Legislative Update: White House Releases Fiscal Year 2021 Budget Proposal 


Legislative Update: White House Releases Fiscal Year 2021 Budget Proposal 

Yesterday the White House released the Fiscal Year 2021 (FY21) budget proposal that asks for a $900 million increase in federal funding for Career Technical Education (CTE). This includes approximately:

  • $680 million allocated to the Basic State Grant; 
  • $83 million for National Programs, including the Innovation & Modernization Grant with a Science, Technology, Engineering and Mathematics (STEM) focus; and
  • $100 million in additional funds from H-1B visa fees.

This is the most significant increase in federal funding that has ever been proposed for CTE, and is aligned with Advance CTE’s Board of Director-led campaign to double the federal investment in CTE. You can read Advance CTE’s full statement on the budget proposal here
CTE has been chronically underfunded, and even in inflation-adjusted dollars funding is far below levels from decades ago. Over the past 40 years, CTE funding has increased by only 1.6 percent. CTE is one part of the education and workforce continuum, and robust funding for all education and labor programs is vital.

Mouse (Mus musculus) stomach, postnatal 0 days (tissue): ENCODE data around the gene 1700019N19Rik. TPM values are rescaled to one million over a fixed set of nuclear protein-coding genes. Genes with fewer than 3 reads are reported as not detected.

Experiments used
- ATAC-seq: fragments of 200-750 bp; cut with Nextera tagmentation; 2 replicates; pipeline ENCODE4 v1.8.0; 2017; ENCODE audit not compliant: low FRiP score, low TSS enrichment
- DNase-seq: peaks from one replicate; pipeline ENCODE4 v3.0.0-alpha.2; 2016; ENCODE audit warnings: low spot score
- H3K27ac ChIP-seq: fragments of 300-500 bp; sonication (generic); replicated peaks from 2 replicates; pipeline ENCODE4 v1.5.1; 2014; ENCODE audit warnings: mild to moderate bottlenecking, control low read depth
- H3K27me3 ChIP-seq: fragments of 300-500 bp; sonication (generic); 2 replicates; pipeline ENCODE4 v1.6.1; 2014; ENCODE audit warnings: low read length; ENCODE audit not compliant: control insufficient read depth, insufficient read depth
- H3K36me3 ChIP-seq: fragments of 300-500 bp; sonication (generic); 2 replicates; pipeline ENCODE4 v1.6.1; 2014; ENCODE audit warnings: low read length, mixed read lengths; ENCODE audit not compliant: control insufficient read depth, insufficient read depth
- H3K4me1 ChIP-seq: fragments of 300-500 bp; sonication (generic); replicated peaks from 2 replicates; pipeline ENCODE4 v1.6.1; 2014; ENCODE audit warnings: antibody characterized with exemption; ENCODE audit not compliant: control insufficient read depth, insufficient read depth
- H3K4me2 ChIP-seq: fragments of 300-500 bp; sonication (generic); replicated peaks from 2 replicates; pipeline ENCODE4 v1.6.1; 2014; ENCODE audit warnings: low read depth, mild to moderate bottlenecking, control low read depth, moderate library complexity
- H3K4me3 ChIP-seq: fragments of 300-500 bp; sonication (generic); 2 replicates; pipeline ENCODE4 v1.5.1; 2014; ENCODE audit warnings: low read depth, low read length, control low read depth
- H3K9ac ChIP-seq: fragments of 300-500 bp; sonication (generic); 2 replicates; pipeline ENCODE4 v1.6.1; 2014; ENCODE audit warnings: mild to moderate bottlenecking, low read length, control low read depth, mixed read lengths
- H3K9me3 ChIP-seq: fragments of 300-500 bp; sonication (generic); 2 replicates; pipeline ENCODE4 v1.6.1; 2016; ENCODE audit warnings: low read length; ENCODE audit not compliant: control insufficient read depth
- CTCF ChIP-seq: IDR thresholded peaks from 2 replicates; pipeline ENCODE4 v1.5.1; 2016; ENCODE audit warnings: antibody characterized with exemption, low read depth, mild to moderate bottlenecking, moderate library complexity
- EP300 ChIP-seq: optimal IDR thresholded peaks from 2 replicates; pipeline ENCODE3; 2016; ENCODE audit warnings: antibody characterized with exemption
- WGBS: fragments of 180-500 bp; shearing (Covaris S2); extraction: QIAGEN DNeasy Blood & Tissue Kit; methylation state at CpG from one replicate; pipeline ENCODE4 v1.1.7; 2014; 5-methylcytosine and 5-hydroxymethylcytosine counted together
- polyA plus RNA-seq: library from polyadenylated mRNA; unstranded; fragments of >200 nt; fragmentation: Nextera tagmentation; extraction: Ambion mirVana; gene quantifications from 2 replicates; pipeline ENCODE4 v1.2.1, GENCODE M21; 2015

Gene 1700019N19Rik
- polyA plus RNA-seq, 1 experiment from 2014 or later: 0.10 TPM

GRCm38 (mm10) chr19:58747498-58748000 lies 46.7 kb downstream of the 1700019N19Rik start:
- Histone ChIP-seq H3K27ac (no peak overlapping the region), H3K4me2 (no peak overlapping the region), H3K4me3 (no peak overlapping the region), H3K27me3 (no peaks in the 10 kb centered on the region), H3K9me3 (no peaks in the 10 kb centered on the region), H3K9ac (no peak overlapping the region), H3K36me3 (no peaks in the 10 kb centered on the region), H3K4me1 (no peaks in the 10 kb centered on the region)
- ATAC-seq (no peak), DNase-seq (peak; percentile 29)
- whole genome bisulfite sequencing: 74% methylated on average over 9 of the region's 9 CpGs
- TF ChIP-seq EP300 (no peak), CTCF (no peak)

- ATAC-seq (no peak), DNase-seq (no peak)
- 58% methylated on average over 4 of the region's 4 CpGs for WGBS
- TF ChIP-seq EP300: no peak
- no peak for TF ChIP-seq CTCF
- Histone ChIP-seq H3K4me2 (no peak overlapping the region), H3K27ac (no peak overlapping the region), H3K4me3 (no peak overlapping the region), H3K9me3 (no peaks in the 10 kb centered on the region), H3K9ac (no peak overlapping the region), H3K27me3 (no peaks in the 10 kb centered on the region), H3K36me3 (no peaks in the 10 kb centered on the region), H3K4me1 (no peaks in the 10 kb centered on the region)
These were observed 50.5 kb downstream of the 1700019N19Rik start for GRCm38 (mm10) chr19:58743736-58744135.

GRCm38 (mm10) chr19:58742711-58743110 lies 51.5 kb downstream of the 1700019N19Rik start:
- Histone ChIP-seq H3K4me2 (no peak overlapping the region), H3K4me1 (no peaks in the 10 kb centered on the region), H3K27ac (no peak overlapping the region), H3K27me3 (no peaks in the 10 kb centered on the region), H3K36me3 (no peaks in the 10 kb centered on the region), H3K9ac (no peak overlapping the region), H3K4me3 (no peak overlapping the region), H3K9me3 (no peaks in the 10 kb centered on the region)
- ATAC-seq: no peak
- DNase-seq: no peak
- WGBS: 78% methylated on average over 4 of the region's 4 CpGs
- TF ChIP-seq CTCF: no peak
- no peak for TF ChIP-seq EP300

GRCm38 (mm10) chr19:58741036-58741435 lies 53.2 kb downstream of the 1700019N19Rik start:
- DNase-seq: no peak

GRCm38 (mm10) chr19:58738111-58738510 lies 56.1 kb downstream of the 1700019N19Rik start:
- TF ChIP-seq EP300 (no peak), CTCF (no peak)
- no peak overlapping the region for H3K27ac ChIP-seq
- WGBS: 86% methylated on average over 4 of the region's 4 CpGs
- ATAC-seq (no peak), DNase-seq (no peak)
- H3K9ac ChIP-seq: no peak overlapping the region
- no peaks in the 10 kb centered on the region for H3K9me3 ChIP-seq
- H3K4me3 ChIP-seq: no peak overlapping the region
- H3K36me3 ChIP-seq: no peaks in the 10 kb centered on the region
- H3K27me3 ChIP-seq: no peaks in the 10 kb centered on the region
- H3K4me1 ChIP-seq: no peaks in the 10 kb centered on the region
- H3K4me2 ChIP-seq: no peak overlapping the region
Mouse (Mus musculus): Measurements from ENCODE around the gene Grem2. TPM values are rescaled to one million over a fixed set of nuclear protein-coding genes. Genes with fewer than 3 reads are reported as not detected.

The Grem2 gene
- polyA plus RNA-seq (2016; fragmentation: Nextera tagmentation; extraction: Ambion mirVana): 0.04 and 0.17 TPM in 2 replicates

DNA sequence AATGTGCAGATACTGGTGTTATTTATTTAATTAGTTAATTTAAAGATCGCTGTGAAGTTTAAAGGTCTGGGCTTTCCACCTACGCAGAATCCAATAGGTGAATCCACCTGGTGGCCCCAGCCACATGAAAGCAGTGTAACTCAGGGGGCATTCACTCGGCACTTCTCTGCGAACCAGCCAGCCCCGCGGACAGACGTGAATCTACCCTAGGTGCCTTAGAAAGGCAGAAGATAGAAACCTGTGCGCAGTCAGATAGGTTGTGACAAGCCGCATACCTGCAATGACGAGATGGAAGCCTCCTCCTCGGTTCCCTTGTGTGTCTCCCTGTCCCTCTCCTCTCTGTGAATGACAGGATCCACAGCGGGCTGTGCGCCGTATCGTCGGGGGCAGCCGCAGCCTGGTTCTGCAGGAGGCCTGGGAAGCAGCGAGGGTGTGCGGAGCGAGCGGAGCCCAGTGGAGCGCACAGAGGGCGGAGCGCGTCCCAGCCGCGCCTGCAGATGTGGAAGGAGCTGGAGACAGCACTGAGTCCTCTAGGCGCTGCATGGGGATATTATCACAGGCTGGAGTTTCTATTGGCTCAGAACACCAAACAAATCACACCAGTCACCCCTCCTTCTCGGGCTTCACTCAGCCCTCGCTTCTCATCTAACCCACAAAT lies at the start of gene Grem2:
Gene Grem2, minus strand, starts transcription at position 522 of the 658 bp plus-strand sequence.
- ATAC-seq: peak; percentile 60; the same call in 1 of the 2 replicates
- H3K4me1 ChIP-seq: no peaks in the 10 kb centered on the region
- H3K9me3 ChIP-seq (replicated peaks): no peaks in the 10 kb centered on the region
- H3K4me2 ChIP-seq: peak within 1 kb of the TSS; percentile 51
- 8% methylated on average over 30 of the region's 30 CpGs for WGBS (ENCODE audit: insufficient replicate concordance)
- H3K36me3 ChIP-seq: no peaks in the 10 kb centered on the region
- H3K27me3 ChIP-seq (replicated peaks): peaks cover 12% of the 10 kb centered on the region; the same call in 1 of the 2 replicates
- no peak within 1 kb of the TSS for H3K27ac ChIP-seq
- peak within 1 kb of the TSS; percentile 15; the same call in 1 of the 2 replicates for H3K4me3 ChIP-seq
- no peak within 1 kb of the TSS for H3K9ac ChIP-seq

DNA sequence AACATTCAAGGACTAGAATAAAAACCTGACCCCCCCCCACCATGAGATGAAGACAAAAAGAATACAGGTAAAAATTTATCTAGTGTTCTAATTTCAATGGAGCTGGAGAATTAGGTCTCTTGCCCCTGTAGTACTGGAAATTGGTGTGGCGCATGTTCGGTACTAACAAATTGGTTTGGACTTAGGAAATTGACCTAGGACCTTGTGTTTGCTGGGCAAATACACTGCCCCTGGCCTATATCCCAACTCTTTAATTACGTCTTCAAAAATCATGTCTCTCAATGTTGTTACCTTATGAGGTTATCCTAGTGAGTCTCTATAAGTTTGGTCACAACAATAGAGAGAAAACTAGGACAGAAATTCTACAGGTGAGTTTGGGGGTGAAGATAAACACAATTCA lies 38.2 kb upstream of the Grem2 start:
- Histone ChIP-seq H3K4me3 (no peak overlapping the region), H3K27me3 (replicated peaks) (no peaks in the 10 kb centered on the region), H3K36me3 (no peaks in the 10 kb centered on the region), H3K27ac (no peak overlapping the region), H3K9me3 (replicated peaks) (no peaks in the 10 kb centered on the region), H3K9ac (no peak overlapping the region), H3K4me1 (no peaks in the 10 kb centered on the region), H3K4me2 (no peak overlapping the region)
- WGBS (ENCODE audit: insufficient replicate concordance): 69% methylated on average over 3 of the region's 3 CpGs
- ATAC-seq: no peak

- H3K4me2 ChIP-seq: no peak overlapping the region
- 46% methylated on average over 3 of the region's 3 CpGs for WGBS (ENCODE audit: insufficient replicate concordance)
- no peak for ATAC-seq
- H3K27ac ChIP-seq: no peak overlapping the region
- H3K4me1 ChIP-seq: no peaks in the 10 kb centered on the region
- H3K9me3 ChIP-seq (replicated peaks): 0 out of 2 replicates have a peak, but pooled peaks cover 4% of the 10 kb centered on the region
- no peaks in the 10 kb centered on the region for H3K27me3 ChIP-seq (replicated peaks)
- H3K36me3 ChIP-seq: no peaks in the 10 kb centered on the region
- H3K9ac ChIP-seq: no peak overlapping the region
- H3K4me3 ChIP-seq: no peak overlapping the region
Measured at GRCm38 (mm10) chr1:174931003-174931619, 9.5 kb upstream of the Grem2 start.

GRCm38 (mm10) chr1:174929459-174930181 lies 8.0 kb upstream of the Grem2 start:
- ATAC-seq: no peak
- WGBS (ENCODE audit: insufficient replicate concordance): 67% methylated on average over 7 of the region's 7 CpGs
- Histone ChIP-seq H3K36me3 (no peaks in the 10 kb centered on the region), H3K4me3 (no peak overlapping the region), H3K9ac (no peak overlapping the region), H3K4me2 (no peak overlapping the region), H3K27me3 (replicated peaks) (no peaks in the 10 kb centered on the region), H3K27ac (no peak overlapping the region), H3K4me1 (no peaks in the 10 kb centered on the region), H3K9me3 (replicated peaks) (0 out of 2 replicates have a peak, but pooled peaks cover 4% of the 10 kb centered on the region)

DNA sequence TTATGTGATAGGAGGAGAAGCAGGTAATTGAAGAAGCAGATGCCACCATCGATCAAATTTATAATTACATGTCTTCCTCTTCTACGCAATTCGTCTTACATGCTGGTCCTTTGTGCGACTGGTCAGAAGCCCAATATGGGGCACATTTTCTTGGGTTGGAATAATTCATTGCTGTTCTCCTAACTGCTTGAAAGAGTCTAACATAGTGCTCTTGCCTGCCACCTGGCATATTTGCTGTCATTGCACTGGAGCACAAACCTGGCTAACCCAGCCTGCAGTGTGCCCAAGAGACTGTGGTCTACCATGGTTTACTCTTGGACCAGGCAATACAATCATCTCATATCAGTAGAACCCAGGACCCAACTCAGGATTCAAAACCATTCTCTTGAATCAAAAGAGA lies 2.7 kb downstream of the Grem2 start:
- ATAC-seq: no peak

The Department of Education budget was proposed at 7.8 percent lower than the amount enacted in FY20, and included: 

  • Level funding for adult education programs;
  • An increase of $137 million for the Minority Science and Engineering Improvement Program;
  • An increase of $100 million for the Individuals with Disabilities Act (IDEA); 
  • Expansion of Pell Grant eligibility to short-term programs and incarcerated individuals;
  • A cut of of over $600 million to Federal Work-Study;
  • Elimination of 11 programs, such as the State Longitudinal Data System and GEAR UP;
  • Elimination of Public Service Loan Forgiveness; and
  • A consolidation of 29 programs under the Every Student Succeeds Act (ESSA) into one block grant, and a decrease of Title I funding by $4.8 billion. 

The Department of Labor budget was proposed at 10.7 percent lower than the amount enacted in FY20, and included:

  • Level funding for the Workforce Innovation and Opportunity Act (WIOA) Adult Employment and Training Activities; 
  • Level funding for WIOA Youth Activities; 
  • An increase of $25 million to registered and industry-recognized apprenticeship programs; 
  • A cut of $110 million to WIOA Dislocated Workers Employers and Training Activities; 
  • A cut of $10 million to YouthBuild programs; and
  • A cut of $5 million to Reentry Employment Opportunities program.

Next, Members of Congress will review this budget request and write their own FY21 appropriations bills. The President’s budget proposal may not necessarily be incorporated by the House or Senate, but it does signal what areas the administration deems as high priority. 
Below are additional resources: 

Meredith Hills, Policy Associate